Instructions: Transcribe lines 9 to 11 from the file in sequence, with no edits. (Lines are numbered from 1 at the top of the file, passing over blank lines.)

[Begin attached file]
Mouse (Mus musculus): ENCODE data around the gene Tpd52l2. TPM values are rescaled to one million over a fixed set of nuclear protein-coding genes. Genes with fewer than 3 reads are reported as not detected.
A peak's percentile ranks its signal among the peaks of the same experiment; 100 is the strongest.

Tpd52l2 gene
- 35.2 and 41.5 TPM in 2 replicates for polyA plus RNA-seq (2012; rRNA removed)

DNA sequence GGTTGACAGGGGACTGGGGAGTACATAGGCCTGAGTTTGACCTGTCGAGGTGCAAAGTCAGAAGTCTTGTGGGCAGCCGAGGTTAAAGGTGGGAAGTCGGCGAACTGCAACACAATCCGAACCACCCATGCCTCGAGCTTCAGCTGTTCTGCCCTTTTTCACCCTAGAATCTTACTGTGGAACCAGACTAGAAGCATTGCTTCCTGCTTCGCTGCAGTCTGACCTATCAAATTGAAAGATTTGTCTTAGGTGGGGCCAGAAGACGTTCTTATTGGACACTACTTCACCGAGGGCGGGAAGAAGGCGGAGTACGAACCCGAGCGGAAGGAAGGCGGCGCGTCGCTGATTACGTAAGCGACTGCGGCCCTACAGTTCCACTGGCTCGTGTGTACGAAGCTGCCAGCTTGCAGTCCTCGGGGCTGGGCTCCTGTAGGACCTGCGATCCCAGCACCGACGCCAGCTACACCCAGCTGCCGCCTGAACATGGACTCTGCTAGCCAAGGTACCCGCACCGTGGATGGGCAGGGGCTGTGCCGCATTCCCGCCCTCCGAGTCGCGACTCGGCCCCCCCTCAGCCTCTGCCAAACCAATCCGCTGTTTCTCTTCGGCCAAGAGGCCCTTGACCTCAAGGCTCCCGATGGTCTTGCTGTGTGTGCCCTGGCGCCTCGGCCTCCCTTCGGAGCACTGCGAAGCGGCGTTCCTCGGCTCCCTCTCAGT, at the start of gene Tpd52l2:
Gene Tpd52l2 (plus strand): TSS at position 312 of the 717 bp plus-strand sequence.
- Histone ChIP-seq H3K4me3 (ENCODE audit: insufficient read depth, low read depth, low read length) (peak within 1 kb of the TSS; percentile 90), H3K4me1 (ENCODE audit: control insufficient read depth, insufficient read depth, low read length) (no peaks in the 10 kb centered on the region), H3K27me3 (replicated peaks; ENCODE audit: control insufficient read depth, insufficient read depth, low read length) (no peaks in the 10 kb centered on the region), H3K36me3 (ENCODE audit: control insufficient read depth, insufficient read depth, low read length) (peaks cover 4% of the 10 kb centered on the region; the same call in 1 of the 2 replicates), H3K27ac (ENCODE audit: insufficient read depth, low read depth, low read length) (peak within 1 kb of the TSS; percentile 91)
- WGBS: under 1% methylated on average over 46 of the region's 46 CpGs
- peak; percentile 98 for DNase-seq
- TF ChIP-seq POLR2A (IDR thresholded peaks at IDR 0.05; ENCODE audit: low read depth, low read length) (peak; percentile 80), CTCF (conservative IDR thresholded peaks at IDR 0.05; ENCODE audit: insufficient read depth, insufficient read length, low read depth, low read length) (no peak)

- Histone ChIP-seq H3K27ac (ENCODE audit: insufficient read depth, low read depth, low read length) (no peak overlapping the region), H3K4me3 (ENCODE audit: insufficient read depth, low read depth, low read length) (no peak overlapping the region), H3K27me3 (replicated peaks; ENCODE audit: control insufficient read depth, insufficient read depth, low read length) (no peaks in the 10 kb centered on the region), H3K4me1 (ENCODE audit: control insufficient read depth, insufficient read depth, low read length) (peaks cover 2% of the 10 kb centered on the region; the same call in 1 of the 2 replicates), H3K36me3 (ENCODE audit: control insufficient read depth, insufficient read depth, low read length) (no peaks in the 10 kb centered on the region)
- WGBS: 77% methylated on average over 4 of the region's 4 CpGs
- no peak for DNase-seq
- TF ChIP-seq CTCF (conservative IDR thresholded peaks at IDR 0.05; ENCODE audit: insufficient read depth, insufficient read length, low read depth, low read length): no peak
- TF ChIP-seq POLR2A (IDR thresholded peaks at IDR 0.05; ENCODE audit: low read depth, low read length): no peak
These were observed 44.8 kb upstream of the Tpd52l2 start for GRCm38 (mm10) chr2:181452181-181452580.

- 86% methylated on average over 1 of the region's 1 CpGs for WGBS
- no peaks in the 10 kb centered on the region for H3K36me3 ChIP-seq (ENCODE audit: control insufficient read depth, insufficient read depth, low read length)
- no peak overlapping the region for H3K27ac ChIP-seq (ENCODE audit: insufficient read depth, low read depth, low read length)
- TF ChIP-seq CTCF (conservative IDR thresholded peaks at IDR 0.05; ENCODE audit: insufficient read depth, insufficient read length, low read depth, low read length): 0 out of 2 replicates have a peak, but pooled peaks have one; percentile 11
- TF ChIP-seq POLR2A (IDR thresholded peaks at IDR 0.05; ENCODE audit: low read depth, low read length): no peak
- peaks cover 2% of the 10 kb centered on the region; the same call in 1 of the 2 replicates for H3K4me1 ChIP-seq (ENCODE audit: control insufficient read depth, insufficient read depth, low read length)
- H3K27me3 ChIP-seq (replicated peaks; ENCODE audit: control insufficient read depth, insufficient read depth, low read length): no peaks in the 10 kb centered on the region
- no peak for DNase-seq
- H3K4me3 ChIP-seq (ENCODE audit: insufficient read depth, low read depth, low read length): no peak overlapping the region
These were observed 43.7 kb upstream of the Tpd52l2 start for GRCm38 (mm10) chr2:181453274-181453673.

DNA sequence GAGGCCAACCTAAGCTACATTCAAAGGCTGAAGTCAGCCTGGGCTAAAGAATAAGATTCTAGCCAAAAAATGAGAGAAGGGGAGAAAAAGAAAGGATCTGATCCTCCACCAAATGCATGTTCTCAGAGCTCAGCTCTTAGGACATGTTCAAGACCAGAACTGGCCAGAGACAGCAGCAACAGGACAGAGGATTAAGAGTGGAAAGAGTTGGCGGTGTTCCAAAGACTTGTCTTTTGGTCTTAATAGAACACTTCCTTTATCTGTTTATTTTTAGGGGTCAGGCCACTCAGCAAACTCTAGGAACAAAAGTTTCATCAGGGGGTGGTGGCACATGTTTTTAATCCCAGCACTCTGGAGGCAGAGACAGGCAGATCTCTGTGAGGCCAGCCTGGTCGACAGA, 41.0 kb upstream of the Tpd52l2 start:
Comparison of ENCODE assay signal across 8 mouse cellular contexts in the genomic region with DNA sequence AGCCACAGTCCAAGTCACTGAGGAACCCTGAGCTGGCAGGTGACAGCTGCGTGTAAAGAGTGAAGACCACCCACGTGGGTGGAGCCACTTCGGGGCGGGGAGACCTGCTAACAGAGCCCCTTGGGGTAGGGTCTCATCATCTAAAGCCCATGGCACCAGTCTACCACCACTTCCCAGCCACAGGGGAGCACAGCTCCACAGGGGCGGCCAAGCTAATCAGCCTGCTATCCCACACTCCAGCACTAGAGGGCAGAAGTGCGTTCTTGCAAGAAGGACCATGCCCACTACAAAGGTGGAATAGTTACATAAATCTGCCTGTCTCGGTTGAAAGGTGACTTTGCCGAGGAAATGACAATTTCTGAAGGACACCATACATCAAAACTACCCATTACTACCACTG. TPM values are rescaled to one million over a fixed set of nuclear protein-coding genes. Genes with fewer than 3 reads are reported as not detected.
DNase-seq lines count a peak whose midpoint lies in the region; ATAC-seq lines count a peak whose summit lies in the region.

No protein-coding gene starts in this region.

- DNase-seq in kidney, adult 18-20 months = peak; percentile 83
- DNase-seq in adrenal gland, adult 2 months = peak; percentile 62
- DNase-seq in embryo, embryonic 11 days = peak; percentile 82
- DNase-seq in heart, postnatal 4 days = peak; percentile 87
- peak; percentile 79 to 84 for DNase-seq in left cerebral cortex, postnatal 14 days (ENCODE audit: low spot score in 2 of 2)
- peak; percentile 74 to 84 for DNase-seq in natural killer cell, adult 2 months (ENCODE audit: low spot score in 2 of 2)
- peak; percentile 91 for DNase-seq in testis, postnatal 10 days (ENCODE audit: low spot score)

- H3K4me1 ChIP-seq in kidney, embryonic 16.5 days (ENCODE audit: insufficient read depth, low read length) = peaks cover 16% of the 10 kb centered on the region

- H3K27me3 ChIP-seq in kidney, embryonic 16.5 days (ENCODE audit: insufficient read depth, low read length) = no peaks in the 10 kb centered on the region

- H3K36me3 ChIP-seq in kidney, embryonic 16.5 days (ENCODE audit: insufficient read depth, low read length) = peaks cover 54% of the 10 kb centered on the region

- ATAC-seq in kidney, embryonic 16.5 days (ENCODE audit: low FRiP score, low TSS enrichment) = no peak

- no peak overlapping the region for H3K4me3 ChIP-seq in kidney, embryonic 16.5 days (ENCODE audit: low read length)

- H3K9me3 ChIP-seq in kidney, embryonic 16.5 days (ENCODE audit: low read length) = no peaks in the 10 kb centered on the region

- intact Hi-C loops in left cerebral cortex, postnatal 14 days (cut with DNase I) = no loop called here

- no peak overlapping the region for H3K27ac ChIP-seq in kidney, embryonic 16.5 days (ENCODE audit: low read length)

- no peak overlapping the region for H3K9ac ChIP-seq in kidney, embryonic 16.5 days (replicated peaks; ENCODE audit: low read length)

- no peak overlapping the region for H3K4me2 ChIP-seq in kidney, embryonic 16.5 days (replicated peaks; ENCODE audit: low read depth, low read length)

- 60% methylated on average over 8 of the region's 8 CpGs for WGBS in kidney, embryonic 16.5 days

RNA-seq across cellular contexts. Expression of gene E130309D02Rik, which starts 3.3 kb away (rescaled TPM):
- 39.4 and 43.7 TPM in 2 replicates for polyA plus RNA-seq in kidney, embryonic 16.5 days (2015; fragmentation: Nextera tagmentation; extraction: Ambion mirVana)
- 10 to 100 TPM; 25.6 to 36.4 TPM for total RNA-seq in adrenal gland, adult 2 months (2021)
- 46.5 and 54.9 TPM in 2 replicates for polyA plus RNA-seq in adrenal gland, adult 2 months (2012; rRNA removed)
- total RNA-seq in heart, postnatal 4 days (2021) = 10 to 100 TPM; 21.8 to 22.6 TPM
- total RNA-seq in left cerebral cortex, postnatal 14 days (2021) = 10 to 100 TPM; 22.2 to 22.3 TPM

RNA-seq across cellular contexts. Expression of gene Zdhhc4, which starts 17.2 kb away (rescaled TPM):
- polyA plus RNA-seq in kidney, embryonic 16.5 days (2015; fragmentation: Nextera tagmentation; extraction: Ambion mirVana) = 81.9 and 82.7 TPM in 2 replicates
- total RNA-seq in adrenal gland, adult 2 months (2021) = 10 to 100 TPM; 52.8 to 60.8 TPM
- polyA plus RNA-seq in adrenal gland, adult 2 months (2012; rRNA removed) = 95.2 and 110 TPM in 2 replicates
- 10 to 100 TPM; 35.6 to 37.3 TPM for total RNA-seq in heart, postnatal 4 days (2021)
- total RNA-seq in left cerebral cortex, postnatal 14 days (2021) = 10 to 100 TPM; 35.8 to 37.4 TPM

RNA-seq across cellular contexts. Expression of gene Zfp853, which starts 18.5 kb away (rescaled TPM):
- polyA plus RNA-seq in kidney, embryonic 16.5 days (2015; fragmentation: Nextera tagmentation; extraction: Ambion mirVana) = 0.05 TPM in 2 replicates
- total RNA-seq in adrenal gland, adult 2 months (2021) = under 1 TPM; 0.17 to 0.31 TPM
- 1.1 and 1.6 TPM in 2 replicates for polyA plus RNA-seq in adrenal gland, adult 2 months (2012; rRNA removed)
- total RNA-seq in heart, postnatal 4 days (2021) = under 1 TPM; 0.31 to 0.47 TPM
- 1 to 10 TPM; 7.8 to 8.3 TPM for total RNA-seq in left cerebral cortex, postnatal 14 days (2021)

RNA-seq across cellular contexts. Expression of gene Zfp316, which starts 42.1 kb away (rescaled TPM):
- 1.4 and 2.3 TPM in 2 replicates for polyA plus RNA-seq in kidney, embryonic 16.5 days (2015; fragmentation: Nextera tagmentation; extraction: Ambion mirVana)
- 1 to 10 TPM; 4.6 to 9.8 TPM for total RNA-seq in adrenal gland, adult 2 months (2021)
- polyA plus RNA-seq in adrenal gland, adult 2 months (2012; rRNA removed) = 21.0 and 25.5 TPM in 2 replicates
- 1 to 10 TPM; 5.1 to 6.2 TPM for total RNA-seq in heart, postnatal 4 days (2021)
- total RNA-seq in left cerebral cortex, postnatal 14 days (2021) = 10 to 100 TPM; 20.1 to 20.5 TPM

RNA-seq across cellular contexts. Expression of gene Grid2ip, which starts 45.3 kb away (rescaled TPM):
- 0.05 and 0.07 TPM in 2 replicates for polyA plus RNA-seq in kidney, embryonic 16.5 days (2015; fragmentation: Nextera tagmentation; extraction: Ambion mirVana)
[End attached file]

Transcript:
- peak; percentile 98 for DNase-seq
- TF ChIP-seq POLR2A (IDR thresholded peaks at IDR 0.05; ENCODE audit: low read depth, low read length) (peak; percentile 80), CTCF (conservative IDR thresholded peaks at IDR 0.05; ENCODE audit: insufficient read depth, insufficient read length, low read depth, low read length) (no peak)

- Histone ChIP-seq H3K27ac (ENCODE audit: insufficient read depth, low read depth, low read length) (no peak overlapping the region), H3K4me3 (ENCODE audit: insufficient read depth, low read depth, low read length) (no peak overlapping the region), H3K27me3 (replicated peaks; ENCODE audit: control insufficient read depth, insufficient read depth, low read length) (no peaks in the 10 kb centered on the region), H3K4me1 (ENCODE audit: control insufficient read depth, insufficient read depth, low read length) (peaks cover 2% of the 10 kb centered on the region; the same call in 1 of the 2 replicates), H3K36me3 (ENCODE audit: control insufficient read depth, insufficient read depth, low read length) (no peaks in the 10 kb centered on the region)